Like millions of Americans, I spent many a childhood summer holed up in a pup tent in the great outdoors along with my family, temporarily escaping reality for a chance to commune with nature. There were enough comforts for a family with children: the occasional hot water shower, hot chocolate and toasted marshmallows before bed, and many lazy days of drifting down rivers or playing in the crashing ocean waves.
Food while camping was always hot and fresh, if simple. There would on occasion be pancakes for breakfast whipped up from storage containers of flour and baking powder in our camping crates, milk and eggs from the iced down cooler. Dinners tended toward hamburgers and hot dogs if we were grilling, spaghetti with Newman’s Own jarred sauce if using the propane stove. Food was never complicated but it was always fresh, always homemade.
Anything other than freshly cooked food when camping just doesn’t compute with me, even at this age. When planning a group camping trip a few years back on the Channel Islands off the coast of Santa Barbara where fires are not allowed, a friend suggested we bring the dehydrated packets of food that many backpacking campers take to cut down on weight and avoid spoilage. I nearly choked on my morning cup of tea. I understand why people use dehydrated food, and I understand that the quality has much improved since the astronaut packets I used to buy as a kid. But just because we could do that doesn’t mean that we should, particularly when cooking real food was still an option.
That trip we paired up for food planning. My team decided on spaghetti with homemade meatballs and marinara for one night, made by my friend’s boyfriend, and beef bourguignon, made by me, for the second night. Neither of these recipes were obvious choices for camping--hamburgers might have been more predictable--but there was a method to our madness. With no open fires allowed due to the high fire danger, we needed food that cooked up well on propane. Also, camping involved taking a ferry to the islands and a 1 kilometer trek from the dock to the camp site. That's why cooking equipment had to be kept to a minimum. But the schlep but was short enough that we wouldn’t need to fully resort to canned or dried food, we could bring a cooler.
The spaghetti cooked up perfectly and accented a hearty mix of braised lamb shank and beef meatballs in a rich marinara. For the beef bourguignon, I made the beef and red wine stew a few days in advance and froze it in reusable containers. It was not even fully defrosted by the time we reheated it on the second night. There was nothing as satisfying after a long day of hiking beautiful seaside cliffs in the hot sun as a hot and hearty bowl of veggies and meat.
All that being said, I am only an occasional camper these days. I have friends who keep their camping boxes in a perpetual state of readiness, on alert to throw in the car and take off for the next trip. Another friend is one such person who is always primed and ready to go should a camping trip present itself to her and her husband. Over the years Janna has developed tactics for food readiness, as well as Tetris-like skills to fit their camping gear in her car.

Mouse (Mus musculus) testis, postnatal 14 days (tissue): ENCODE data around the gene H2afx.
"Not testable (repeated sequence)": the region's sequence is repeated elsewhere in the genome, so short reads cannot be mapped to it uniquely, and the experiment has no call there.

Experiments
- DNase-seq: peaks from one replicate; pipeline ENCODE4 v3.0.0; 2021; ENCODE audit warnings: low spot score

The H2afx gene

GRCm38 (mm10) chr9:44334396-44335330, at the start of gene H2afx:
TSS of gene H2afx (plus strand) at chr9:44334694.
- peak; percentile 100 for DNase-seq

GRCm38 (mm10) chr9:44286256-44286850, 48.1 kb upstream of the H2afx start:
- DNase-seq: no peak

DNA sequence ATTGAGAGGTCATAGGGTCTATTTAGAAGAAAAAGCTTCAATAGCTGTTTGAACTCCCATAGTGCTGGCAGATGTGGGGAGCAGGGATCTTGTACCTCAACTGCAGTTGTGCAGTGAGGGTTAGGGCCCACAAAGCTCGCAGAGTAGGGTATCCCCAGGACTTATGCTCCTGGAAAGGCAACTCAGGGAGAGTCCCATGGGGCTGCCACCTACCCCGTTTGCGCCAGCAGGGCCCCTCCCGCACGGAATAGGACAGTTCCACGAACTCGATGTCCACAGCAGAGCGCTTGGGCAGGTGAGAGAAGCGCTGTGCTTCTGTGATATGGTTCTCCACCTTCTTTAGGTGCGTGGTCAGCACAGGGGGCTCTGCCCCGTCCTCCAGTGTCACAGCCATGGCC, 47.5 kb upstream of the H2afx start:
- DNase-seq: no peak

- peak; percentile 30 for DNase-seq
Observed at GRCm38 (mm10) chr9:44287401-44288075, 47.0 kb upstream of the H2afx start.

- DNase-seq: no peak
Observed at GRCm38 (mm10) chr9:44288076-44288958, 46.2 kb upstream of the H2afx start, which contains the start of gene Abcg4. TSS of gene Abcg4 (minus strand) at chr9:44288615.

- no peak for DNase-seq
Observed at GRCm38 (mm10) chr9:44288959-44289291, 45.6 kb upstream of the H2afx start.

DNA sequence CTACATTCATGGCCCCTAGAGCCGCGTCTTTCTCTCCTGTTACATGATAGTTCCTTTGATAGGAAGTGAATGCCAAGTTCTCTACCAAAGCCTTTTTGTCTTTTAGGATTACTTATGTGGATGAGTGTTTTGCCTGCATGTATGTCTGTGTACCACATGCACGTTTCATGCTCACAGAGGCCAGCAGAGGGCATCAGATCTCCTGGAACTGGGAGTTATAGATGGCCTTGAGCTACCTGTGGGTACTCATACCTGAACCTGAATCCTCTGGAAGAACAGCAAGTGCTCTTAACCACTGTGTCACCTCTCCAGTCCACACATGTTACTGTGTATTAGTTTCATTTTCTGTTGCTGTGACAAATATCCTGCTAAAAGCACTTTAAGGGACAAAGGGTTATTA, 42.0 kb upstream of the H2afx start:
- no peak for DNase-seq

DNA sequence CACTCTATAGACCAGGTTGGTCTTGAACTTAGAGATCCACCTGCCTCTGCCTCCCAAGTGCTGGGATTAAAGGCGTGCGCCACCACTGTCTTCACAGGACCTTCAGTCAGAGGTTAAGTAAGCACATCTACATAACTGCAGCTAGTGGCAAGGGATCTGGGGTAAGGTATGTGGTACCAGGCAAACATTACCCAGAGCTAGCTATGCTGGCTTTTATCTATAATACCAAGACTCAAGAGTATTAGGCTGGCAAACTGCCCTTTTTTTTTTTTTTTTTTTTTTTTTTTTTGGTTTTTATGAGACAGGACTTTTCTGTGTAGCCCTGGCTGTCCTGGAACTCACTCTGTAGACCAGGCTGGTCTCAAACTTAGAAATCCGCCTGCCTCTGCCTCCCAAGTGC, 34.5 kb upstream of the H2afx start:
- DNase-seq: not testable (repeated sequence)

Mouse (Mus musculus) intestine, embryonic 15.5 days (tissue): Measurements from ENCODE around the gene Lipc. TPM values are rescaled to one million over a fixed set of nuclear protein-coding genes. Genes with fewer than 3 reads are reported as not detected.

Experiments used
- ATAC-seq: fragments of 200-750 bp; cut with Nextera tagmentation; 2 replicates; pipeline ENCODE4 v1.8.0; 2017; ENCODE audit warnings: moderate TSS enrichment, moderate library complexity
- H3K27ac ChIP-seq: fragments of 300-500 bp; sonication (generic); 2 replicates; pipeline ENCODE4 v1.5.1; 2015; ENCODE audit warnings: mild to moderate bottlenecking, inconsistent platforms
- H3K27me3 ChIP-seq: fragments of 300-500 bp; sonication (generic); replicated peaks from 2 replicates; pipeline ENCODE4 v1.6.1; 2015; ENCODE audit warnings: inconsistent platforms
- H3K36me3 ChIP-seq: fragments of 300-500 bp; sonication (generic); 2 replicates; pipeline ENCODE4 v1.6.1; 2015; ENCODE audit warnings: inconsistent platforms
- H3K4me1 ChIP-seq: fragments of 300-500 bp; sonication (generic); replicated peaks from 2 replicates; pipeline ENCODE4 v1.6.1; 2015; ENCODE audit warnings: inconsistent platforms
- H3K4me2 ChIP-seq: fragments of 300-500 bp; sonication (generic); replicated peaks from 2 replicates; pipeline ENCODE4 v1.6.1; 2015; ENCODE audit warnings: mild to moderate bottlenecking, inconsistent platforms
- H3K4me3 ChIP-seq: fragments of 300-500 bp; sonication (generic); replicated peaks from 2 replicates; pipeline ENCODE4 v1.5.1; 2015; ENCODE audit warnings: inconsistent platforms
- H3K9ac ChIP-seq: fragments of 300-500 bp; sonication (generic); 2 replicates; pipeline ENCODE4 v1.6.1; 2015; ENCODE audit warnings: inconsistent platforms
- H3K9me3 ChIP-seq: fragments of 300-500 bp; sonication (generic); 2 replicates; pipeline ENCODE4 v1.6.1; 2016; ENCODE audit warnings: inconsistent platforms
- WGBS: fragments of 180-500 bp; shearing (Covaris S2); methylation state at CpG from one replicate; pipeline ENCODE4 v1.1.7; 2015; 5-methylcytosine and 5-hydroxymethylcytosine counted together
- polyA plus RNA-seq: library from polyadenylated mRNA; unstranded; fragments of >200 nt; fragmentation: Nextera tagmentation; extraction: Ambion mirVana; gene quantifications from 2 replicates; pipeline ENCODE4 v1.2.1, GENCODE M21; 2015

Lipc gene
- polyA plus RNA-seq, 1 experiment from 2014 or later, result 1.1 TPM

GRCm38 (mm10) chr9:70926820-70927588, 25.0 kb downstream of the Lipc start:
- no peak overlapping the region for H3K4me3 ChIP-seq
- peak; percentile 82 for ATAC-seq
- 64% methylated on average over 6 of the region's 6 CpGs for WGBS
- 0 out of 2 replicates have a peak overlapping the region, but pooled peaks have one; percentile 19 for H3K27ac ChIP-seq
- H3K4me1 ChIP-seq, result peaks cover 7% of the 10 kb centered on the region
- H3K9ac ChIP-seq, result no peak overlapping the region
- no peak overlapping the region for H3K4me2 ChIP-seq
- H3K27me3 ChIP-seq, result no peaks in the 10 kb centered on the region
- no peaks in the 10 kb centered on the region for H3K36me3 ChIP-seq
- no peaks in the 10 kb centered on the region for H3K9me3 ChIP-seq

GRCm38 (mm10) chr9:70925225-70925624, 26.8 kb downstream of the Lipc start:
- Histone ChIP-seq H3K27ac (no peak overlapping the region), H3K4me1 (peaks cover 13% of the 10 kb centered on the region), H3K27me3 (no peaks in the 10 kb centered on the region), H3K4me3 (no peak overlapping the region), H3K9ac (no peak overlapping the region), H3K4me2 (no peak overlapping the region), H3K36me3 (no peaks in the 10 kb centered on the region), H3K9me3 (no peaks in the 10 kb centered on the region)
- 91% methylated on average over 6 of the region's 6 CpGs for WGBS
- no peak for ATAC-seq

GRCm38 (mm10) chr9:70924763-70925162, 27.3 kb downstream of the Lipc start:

Before leaving on a camping trip not only will Janna plan out their meals, she will prep as many of the vegetables as possible, sealing up her prep in large Ziploc bags and then filing them away in the ice chest. Janna impresses because, not only does she make hot and fresh meals every evening like fajitas, burritos, and veggie burgers, she also makes sure bellies are filled with warm meals even for breakfast. Her fully prepped veggie breakfast burrito filling is the sort of hearty yet easy start to the day that just about anyone would be happy to have, particularly if taking off from the campsite for a day of hiking, swimming, or lounging with a good book under a shady tree.
Camping has come a long way since my youth. Portable outdoor showers use solar power to heat water for a warm bath. Silicon bowls turn inside out for easy packing, cleaning, and licking of dinnerware. Whole mini barbecues pack down into a light, portable size for a mini campfire anywhere it is permitted.
Enjoying the great outdoors with ease does not have to be limited to camping gear. Gourmet food, whether a hearty post-hike stew or a body fueling morning breakfast burrito, can be prepped ahead of time and cooked up with the greatest of ease for the ultimate food experience surrounded by the wonder of nature.
Camping Breakfast Burritos Recipe
Ready in: under 30 minutes
3 tablespoons vegetable oil
2 1/2 cups frozen diced potatoes, such as O'Brien style
4 ounces baby spinach
2 cans black beans drained
12 ounces vegetarian chorizo (soyrizo), can also substitute regular)
1 teaspoon ground cumin
1 teaspoon ground coriander
1/2 teaspoon ground chili pepper
salt and pepper
12 large tortillas
Using a very large frying pan, heat the oil over a medium high flame. Add the potatoes and cook until browned, about five minutes. Add the spinach and drained black beans and toss for a few minutes until spinach has just wilted. Push the mixture to one side of the pan.
On the cleared side of the pan add the vegetarian chorizo and cook for several minutes until heated through (or browned if using real chorizo) breaking up the "meat" while stirring.
While the soyrizo is cooking, whisk the eggs together in a large bowl with the cumin, coriander, chili powder, salt and pepper. Reduce the heat on the pan to medium. Add the eggs to the pan with the meat and vegetables. Gently stir the whole mixture together until the eggs are cooked. Taste and add additional salt and pepper if necessary.
Portion egg mixture into each tortilla and roll to form a burrito.
Recipe Source: Adapted from Janna Faulk